A woman carries baobab fruits.

Gus Le Breton and his partner established B’Ayoba in 2012, to “specifically try and turn baobab into a resounding commercial success”. Since then, the market has quadrupled or quintupled in size, he says. “We have definitely made a lot of progress but we are not there yet. It has frustrated me that baobab has not had as rapid a market uptake as I would obviously have liked to have seen.” Read the full article.

11. South African soft drink brand taps into global health trend

A selection of Pura Soda flavours.

Three years after launching into its local market, the South African lower-calorie, lower-sugar soft drink, Pura Soda, is already available in 13 countries, including the US. The drinks have flavours such as Seville orange, cucumber and lime, and lemon and elderflower. Founder and CEO Greig Jansen ascribes the company’s growth to hard work, planning and market research, but acknowledges that the startup has been fortunate to ride the global wave of increasing demand for healthier beverages. At 11.6g per 330ml can, Pura Soda contains less than half of the sugar that average soft drinks have. Read the full article.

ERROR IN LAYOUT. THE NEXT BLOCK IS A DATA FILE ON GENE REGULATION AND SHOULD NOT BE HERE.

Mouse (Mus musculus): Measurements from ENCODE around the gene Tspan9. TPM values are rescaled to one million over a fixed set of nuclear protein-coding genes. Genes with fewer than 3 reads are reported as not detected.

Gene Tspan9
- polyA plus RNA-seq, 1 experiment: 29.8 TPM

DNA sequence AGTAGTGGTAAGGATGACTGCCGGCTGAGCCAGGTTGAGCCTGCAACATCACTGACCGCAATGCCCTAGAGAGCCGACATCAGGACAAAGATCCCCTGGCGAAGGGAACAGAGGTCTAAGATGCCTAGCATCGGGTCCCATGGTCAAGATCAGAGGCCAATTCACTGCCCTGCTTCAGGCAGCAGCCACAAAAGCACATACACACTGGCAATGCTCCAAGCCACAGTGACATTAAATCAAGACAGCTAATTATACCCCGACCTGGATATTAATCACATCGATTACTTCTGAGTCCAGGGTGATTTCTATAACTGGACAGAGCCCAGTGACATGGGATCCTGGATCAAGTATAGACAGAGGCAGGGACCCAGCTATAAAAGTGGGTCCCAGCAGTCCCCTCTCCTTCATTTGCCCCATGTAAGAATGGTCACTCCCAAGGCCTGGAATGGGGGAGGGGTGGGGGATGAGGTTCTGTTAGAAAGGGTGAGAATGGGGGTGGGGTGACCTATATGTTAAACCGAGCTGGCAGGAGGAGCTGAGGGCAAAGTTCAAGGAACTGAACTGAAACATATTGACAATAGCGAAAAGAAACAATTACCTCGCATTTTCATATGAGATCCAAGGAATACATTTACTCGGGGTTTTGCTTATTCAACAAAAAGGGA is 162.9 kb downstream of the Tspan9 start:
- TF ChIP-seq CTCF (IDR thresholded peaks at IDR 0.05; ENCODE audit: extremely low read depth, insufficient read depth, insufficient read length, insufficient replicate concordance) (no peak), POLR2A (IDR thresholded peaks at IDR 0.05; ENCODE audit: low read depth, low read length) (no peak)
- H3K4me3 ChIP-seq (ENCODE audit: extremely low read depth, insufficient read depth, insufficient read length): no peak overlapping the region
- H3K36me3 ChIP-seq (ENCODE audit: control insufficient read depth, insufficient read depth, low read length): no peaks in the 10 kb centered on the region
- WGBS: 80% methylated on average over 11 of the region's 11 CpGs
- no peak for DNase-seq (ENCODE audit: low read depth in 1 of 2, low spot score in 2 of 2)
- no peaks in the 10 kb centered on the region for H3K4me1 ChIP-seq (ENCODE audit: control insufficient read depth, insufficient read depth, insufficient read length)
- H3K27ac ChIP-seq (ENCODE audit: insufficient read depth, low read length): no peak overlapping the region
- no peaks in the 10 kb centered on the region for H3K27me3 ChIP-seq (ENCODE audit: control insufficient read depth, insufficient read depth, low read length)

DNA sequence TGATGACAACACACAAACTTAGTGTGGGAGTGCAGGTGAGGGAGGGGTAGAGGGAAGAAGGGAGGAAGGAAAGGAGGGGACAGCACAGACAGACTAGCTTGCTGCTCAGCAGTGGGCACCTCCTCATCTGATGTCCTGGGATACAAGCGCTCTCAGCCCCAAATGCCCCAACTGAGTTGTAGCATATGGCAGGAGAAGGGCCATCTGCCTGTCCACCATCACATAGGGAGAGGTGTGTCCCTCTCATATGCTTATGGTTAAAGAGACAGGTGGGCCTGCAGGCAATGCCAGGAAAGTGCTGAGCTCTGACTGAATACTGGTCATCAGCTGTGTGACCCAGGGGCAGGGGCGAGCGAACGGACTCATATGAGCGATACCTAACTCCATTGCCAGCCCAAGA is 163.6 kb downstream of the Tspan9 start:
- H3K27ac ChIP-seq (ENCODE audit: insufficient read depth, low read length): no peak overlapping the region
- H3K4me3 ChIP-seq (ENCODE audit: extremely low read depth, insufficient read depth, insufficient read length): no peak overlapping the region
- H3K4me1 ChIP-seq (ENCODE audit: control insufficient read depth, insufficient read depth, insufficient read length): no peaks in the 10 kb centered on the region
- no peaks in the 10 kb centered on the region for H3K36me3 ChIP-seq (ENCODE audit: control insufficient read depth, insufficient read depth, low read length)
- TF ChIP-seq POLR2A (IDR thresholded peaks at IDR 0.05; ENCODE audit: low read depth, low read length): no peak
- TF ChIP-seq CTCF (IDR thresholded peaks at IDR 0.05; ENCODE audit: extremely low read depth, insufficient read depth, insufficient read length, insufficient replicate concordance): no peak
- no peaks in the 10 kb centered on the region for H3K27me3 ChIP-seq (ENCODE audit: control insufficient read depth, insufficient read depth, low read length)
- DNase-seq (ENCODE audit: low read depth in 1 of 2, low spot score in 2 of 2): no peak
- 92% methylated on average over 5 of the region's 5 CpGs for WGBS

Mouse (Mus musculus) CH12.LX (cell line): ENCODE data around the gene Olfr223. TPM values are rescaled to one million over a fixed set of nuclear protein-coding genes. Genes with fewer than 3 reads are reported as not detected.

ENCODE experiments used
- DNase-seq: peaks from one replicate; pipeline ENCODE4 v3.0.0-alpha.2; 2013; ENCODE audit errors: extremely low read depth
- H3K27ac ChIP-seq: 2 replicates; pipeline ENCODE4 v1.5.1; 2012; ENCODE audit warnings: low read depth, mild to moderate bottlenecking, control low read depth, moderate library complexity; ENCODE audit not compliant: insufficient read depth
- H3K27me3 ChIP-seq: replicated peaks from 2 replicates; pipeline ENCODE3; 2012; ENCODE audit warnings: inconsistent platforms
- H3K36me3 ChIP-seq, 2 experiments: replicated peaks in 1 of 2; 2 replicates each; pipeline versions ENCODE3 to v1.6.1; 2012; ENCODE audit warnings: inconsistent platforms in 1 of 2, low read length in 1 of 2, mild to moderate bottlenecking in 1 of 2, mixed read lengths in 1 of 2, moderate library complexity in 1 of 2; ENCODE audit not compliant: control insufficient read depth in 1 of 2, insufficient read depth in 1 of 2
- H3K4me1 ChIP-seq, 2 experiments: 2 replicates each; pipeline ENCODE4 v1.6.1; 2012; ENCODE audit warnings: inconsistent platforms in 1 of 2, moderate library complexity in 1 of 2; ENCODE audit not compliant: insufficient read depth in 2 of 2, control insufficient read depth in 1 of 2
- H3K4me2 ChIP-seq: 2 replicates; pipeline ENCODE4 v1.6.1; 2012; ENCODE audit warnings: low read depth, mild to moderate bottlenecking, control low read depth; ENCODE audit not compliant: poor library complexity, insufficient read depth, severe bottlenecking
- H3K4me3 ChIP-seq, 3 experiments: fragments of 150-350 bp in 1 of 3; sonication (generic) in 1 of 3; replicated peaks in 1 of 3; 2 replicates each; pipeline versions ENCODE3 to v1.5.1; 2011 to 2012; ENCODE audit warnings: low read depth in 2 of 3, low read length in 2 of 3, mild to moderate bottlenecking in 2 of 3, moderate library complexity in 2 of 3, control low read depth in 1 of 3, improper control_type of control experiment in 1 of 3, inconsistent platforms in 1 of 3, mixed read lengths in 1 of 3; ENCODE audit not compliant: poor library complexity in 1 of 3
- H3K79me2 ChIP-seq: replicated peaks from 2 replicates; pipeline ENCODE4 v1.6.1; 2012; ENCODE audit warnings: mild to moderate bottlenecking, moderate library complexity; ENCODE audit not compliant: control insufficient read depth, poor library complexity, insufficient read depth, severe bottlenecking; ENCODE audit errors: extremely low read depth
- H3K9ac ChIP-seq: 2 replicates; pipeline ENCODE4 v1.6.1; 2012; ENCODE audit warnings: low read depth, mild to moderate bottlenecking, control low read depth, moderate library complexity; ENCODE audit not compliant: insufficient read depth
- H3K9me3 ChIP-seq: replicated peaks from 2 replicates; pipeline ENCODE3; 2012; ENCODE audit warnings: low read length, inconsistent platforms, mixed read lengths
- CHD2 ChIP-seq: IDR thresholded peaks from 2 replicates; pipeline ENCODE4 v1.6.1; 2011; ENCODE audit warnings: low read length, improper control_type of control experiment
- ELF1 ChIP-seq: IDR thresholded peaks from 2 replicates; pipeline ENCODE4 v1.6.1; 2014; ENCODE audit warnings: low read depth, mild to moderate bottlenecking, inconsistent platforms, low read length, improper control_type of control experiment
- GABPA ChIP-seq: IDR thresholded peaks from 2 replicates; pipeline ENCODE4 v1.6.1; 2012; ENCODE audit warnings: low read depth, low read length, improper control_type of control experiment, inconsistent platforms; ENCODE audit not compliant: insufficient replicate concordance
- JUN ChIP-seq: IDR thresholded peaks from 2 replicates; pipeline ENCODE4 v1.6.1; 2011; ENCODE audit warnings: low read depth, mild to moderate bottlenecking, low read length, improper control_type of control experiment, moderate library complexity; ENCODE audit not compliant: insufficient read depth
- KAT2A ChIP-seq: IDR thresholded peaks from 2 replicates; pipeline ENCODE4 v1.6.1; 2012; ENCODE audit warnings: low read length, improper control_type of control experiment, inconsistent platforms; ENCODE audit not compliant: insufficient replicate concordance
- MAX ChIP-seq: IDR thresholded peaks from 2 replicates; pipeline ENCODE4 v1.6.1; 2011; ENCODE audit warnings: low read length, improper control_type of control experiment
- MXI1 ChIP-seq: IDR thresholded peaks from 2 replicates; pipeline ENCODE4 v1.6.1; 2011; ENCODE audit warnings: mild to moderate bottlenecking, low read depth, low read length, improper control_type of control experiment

12. How this Ghanaian entrepreneur returned home from the US to commercialise the moringa tree

Kwami Williams

Kwami Williams is CEO of MoringaConnect, a Ghanaian company which manufactures food and personal care products from the moringa tree. “Through our True Moringa brand, we create health and beauty products powered by nutrient-rich moringa. We’re on a mission to make wellness accessible by bringing underutilised superfood ingredients to underserved people on the continent and beyond,” he explains. Read the full article.

13. ‘An uphill battle’: Entrepreneur explains how she built a dried fruit snacks brand in Nigeria

ReelFruit founder Affiong Williams

In 2012, after moving back to Nigeria from South Africa where she had lived for 12 years, Affiong Williams began gauging the Nigerian market to see if dried fruit snacks would be a viable product. She used fruit brought in from South Africa, packaged it and handed it to prospective customers. At the time, this type of snack was relatively unknown in the country, with no other local producers doing it at scale. After a challenging start, the ReelFruit brand is now available in over 350 stores and a handful of export markets. Read the full article.